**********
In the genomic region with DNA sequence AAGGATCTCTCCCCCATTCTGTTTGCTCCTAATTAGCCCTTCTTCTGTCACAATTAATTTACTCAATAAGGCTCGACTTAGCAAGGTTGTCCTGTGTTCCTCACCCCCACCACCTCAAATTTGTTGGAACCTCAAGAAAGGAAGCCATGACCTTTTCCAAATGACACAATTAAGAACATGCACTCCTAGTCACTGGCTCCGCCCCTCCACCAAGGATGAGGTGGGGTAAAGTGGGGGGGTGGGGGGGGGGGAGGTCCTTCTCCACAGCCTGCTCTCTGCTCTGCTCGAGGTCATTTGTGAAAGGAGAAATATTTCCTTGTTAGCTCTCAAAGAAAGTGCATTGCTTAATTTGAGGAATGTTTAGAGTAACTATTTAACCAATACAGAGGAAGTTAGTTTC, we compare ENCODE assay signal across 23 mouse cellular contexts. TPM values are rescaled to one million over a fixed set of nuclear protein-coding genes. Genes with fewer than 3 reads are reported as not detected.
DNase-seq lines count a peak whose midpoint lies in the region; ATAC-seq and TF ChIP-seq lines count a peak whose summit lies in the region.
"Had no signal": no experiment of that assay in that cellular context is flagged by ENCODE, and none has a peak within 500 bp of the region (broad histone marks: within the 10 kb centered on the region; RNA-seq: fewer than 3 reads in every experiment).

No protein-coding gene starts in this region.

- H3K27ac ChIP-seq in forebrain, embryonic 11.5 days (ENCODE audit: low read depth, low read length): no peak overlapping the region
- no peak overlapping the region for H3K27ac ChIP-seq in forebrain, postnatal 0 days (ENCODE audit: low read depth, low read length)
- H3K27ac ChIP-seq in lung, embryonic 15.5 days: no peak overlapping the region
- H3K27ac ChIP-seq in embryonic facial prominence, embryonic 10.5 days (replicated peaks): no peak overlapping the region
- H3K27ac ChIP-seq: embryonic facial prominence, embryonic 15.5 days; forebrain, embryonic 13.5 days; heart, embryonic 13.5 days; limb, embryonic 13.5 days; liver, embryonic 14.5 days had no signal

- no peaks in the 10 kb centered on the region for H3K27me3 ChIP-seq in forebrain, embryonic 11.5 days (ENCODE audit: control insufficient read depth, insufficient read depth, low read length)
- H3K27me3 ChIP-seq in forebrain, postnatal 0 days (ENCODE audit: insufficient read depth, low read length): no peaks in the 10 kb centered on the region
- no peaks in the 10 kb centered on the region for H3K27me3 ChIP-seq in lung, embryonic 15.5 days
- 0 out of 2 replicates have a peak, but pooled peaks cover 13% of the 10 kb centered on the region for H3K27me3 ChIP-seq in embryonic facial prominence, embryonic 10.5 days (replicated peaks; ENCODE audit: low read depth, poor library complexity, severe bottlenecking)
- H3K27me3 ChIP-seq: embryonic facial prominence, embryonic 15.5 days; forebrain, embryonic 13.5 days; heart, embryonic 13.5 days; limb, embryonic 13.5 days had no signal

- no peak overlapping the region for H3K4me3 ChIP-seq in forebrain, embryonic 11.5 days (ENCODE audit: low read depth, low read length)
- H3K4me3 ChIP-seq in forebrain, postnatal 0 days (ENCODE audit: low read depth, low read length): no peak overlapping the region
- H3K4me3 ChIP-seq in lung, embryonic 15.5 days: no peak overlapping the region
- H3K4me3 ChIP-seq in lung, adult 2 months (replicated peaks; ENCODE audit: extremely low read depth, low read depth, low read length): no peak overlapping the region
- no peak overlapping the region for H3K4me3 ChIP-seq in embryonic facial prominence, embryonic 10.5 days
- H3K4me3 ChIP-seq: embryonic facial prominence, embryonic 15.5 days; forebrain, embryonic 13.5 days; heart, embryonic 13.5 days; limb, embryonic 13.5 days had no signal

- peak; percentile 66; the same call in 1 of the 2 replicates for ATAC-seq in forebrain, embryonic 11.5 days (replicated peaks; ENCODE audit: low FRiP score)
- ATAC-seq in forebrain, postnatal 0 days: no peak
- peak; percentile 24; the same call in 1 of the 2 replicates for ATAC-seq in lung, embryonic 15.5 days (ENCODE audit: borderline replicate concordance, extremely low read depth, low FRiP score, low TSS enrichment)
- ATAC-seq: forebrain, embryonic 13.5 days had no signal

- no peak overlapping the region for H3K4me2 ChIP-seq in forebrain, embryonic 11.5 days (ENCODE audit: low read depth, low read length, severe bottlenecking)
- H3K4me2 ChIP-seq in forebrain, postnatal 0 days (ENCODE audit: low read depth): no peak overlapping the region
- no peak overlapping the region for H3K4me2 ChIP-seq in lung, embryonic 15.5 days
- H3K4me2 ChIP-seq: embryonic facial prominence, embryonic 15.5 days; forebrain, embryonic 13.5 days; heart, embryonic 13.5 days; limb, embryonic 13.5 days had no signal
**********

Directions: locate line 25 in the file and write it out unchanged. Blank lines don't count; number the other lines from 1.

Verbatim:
- no peak overlapping the region for H3K4me2 ChIP-seq in forebrain, embryonic 11.5 days (ENCODE audit: low read depth, low read length, severe bottlenecking)